I’ve got a few thoughts over at Christianity Today about the “radical” subcurrent of American evangelicalism. Only by “few” I mean 3000 words worth and by “subcurrent” I mean “tidal wave.”
Long, yes, but by no means complete. There’s a good deal more to be said about the movement which I didn’t get to. Unfortunately, some of the distinctions and emphases I tried to keep through got a little muted during revisions, in order to ensure I didn’t go on ad nauseum. But that’s simply part and parcel of writing in that context. The medium and the message end up coming together, necessarily, which you might say is part of the point of my piece.
I should also say that I like a lot of what’s going on in the movement, which might not have come through as clearly as I wanted either. David Platt’s work, particularly, is interesting. Getting people together for long hours to read and study the Bible is always a good idea, for instance, though doing it over simulcast is a bit weird.
I won’t say anything further about it, at least not right now. Go read the whole thing if you want or start with this small sample:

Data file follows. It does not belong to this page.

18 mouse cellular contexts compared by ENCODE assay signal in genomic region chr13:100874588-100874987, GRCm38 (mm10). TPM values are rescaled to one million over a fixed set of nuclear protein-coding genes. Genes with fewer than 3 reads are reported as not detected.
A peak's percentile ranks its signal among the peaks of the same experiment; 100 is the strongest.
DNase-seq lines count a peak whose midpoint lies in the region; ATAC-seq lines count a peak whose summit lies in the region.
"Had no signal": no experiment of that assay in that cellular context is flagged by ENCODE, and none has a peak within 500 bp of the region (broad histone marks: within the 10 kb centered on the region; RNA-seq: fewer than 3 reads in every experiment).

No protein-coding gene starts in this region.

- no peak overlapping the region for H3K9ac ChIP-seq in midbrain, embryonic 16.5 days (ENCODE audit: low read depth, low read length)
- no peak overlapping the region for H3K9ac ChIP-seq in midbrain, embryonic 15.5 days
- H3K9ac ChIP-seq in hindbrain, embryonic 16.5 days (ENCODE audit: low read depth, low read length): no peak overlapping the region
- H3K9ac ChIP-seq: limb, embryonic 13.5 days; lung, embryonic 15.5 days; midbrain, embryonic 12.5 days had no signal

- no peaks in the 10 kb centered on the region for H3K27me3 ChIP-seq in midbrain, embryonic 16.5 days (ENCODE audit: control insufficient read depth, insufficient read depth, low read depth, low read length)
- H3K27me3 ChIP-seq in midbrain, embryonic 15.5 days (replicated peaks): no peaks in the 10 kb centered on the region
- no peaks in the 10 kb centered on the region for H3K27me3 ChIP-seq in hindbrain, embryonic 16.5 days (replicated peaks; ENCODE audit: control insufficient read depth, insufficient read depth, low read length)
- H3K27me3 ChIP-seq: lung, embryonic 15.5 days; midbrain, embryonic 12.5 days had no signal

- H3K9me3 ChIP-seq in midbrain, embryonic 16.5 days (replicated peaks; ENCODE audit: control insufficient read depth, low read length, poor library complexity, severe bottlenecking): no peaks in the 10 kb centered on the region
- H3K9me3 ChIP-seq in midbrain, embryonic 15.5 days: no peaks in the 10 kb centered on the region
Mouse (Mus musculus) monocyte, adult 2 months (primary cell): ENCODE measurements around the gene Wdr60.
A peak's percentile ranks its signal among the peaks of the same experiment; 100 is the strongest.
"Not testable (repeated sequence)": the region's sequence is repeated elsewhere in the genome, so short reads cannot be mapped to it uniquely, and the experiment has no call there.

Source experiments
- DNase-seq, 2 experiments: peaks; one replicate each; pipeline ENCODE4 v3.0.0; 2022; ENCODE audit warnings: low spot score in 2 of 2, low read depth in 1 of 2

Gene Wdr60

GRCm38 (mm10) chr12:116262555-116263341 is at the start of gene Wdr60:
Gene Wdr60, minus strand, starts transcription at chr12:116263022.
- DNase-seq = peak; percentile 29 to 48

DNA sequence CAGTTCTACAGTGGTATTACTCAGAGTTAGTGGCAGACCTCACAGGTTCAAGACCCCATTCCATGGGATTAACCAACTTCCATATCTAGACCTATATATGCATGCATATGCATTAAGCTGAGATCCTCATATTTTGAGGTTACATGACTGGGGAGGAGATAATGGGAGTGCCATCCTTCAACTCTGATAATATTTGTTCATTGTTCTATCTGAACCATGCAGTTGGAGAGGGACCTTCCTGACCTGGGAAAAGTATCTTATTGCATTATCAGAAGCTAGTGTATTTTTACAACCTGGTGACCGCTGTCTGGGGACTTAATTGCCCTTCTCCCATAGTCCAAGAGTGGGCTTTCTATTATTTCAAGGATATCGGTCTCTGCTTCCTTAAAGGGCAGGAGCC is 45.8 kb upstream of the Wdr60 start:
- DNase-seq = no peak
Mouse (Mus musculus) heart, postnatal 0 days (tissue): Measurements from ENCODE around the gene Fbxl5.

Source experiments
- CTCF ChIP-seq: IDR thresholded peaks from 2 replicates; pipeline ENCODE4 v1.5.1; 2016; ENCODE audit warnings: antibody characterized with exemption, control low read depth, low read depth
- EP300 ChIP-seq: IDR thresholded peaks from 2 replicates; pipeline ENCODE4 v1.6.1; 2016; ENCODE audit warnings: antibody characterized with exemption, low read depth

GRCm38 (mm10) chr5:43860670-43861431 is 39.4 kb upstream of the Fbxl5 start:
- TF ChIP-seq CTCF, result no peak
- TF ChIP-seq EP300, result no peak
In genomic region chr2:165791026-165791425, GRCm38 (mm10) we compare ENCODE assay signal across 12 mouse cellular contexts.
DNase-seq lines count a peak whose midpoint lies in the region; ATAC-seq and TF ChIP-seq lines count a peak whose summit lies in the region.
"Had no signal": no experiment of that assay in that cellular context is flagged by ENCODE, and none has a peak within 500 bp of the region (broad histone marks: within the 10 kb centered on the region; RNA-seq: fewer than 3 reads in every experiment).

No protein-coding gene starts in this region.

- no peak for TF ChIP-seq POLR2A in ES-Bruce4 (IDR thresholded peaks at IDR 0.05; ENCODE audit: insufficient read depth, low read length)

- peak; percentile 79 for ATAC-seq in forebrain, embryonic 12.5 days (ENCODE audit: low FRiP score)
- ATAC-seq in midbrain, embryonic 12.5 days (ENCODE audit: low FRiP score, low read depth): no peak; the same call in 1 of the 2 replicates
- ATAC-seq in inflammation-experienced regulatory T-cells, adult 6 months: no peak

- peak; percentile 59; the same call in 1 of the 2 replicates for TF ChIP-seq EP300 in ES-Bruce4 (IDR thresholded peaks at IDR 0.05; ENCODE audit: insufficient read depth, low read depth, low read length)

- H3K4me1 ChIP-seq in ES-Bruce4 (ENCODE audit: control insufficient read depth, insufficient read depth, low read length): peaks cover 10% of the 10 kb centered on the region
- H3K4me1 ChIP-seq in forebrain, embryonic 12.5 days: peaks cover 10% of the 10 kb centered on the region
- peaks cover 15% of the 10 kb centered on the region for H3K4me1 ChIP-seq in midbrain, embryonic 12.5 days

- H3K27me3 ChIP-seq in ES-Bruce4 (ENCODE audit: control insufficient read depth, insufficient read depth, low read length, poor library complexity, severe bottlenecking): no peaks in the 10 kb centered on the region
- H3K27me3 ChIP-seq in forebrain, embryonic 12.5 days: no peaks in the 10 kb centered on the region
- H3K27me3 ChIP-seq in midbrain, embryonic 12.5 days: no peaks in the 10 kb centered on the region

These teachers want us to see that following Christ genuinely, truly, really, radically, sacrificially, inconveniently, and uncomfortably will cost us. Platt wants to safeguard the distinctness of God’s saving work over and against our effort. But his primary concern is for the “outflow of the gospel.” This means “putting everything in our lives on the table before God” and being “willing to sacrifice good things in the church in order to experience the great things of God.”
The reliance on intensifiers demonstrates the emptiness of American Christianity’s language. Previous generations were content singing “trust and obey, for there’s no other way.” Today we have to reallytrust and truly obey. The inflated rhetoric is a sign of how divorced our churches’ vocabulary is from the simple language of Scripture.
And the intensifiers don’t solve the problem. Replacing belief with commitment still places the burden of our formation on the sheer force of our will. As much as some of these radical pastors would say otherwise, their rhetoric still relies on listeners “making a decision.” There is almost no explicit consideration of how beliefs actually take root, or whether that process is as conscious as we presume.
Or as dramatic. The heroes of the radical movement are martyrs and missionaries whose stories truly inspire, along with families who make sacrifices to adopt children. Yet the radicals’ repeated portrait of faith underemphasizes the less spectacular, frequently boring, and overwhelmingly anonymous elements that make up much of the Christian life.